Set up a Wireless Network using a Wireless Access Point (WAP)
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Updated:December 13, 2018
A Wireless Access Point (WAP) is a networking device that allows wireless-capable devices to connect to a wired network. Instead of using wires and cables to connect every computer or device in the network, installing WAPs is a more convenient, more secure, and cost-efficient alternative.
Setting up a wireless network provides a lot of advantages and benefits for you and your small business.
It is easier to set up compared to setting up a wired network.
It is more convenient to access.
It is less complicated to add new users in the network.
It gives users more flexibility to stay online even when moving from one area in the office to another.
Guest users can have Internet access by just using a password.
Wireless network protection can be set up even if the network is visible to the public by configuring maximum wireless security.
Segmentation of users, such as guests and employees, is possible by creating Virtual Local Area Networks (VLANs) to protect your network resources and assets.
There are different purposes of setting up a wireless network using a WAP. With a WAP, you can do the following:
Create a wireless network within your existing wired network.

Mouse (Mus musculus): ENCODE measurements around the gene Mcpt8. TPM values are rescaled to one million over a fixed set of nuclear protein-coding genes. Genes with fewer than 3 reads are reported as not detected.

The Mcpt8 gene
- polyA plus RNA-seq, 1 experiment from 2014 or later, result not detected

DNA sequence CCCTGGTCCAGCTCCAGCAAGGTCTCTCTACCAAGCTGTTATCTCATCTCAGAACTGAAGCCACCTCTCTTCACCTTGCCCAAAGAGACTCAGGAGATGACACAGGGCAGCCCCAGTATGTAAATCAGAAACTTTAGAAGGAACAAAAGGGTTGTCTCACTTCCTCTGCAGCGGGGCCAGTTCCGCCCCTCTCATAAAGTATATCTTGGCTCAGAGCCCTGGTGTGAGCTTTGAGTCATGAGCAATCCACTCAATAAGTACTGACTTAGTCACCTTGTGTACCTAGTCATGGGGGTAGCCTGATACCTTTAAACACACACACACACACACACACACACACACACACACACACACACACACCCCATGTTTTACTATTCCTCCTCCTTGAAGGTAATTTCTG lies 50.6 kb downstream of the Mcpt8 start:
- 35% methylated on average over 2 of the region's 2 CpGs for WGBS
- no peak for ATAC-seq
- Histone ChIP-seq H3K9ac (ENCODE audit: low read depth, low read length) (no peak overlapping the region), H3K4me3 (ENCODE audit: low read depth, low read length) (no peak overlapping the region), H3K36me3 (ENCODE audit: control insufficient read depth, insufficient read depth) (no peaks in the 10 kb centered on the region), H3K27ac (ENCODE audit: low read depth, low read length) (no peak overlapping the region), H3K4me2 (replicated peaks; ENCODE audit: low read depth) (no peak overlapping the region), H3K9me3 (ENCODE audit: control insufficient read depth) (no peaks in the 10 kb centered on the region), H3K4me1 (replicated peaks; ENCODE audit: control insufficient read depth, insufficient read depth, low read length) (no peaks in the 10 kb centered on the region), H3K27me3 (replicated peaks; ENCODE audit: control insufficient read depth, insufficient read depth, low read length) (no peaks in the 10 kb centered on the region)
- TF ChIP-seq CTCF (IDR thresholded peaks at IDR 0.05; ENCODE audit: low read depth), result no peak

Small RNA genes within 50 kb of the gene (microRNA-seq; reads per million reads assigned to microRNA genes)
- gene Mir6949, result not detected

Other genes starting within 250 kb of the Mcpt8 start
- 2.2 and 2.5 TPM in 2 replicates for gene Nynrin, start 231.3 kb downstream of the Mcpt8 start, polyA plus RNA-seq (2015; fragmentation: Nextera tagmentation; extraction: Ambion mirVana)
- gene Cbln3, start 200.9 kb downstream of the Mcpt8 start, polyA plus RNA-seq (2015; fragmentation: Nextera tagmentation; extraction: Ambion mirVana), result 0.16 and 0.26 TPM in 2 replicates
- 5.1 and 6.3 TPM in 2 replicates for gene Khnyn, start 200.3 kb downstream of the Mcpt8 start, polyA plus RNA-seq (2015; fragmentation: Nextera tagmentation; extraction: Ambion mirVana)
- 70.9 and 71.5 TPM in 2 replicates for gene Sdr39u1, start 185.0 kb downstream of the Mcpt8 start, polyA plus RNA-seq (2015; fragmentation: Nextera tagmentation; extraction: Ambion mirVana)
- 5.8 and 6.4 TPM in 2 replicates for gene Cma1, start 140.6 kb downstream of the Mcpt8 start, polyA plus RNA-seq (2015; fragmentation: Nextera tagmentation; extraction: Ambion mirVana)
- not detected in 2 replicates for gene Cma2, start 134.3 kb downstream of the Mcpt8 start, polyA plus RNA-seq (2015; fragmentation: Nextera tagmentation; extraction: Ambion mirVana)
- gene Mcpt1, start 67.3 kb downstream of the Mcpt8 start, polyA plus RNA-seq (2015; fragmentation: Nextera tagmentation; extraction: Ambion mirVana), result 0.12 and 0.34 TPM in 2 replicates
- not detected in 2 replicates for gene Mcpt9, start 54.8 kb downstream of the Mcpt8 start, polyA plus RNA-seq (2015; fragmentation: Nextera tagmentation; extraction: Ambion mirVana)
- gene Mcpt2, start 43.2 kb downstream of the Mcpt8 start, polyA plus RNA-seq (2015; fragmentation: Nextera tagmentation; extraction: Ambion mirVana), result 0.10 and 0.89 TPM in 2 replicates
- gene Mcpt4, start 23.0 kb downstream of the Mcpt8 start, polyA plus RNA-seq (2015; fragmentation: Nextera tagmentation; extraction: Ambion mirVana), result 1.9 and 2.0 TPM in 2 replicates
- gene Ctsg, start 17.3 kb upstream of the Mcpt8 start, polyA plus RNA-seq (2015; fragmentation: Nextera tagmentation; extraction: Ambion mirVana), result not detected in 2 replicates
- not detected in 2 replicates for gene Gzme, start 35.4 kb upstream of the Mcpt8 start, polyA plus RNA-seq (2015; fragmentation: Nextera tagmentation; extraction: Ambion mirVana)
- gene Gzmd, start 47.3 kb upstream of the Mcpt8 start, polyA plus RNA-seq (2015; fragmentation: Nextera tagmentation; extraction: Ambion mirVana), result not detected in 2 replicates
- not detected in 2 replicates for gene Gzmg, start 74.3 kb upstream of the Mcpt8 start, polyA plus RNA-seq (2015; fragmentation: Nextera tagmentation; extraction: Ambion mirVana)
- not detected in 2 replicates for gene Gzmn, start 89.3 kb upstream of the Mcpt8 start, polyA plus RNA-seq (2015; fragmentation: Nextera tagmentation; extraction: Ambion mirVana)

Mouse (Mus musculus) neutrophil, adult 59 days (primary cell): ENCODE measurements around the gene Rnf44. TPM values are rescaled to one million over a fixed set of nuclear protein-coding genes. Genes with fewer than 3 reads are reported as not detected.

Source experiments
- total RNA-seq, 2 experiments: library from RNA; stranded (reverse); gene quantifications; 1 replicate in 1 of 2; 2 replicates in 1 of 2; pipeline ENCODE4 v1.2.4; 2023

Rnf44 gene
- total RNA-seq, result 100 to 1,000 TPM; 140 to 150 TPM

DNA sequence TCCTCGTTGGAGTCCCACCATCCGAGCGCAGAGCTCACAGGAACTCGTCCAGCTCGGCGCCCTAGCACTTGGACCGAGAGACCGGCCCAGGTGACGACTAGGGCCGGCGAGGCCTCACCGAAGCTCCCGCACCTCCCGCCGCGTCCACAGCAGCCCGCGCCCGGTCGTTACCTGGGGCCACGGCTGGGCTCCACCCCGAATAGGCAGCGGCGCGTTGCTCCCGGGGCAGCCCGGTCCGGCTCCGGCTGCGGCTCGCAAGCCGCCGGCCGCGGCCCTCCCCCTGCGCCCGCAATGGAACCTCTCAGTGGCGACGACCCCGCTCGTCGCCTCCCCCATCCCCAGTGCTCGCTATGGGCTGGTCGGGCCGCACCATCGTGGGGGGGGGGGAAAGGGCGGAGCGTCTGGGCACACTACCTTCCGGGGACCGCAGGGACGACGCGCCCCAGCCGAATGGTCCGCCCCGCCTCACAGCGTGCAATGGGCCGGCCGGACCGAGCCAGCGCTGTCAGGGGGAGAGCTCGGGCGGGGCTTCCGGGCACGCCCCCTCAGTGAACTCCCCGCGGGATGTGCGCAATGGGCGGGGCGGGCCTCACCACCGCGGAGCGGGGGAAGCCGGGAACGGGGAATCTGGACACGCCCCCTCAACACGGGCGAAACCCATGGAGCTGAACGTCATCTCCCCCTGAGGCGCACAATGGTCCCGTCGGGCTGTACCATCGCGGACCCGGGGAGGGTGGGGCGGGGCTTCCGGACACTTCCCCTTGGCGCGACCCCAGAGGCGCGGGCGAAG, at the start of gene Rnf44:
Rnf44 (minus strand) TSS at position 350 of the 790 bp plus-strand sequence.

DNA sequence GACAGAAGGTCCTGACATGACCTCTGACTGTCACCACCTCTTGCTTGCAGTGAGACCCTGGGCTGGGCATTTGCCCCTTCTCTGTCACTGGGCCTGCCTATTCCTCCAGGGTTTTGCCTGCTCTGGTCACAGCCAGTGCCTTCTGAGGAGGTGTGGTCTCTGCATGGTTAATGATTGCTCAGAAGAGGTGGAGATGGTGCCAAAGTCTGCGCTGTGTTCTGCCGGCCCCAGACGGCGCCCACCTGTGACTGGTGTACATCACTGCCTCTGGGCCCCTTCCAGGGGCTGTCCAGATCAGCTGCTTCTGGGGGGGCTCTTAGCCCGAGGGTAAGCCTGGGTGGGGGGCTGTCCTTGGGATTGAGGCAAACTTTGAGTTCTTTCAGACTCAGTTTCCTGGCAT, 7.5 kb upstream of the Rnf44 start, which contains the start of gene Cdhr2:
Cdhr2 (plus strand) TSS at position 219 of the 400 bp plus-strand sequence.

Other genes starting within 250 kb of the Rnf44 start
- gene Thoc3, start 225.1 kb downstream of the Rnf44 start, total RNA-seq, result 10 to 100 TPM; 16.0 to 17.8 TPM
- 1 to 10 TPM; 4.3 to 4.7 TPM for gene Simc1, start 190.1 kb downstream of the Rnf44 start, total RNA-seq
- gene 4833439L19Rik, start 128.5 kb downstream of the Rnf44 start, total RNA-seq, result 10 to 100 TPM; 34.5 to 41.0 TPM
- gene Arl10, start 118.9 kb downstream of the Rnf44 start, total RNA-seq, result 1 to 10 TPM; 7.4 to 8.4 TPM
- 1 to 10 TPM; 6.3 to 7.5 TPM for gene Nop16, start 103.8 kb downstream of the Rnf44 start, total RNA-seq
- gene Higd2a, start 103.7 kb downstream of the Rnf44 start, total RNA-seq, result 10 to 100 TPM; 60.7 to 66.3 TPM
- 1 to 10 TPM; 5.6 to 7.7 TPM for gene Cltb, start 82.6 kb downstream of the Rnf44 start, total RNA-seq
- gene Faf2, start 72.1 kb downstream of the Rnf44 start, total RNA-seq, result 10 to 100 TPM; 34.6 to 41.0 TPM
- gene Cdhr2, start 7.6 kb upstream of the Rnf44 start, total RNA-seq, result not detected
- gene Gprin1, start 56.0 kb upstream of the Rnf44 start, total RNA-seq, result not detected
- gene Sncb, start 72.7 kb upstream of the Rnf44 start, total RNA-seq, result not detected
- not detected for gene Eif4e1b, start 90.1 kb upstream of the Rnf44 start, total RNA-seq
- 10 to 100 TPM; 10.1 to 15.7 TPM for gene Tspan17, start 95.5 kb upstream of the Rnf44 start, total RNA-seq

Extend the signal range and strength of your wireless network to provide complete wireless coverage and get rid of dead spots especially in larger office spaces or buildings.
Accommodate wireless devices within a wired network.
Configure the settings of your wireless access points in one device.
This article aims to show you the different types of wireless network setups and their uses.
1. Adding a wireless network to an existing wired network
Adding a WAP to your existing wired network is useful to accommodate those devices that are only capable of wireless connection. It is like creating another network only for wireless devices but still be a part of your existing wired network.
Adding a WAP in the existing network is like joining two networks together to form a single network for both wired and wireless devices such as shown in the diagram below.
To learn how to add a wireless network to an existing wired network, click here.
2. Connecting multiple access points together through Wireless Distribution System (WDS)
WDS lets you connect multiple access points together. WDS allows the connected access points to communicate with each other via wireless connection. This feature enables clients who roam to have a seamless experience. This makes it easier to manage multiple wireless networks as well as reduces the amount of cables required to connect the networks.
The WAP can act as a single point-to-point mode access point, point-to-multipoint bridge, or as a repeater. On a repeater mode, a WAP can establish a connection between other access points that are far apart. It will simply act as a wireless extender. Wireless clients can connect to this repeater. A WDS role system can be compared similar to the role of the repeater.
In the example diagram above, a WDS connection is configured between the WAP121 and the WAP321 Access Points.
Guidelines in configuring WDS:
1. WDS works only with specific pairs of Cisco WAP devices. The pairs are as listed below.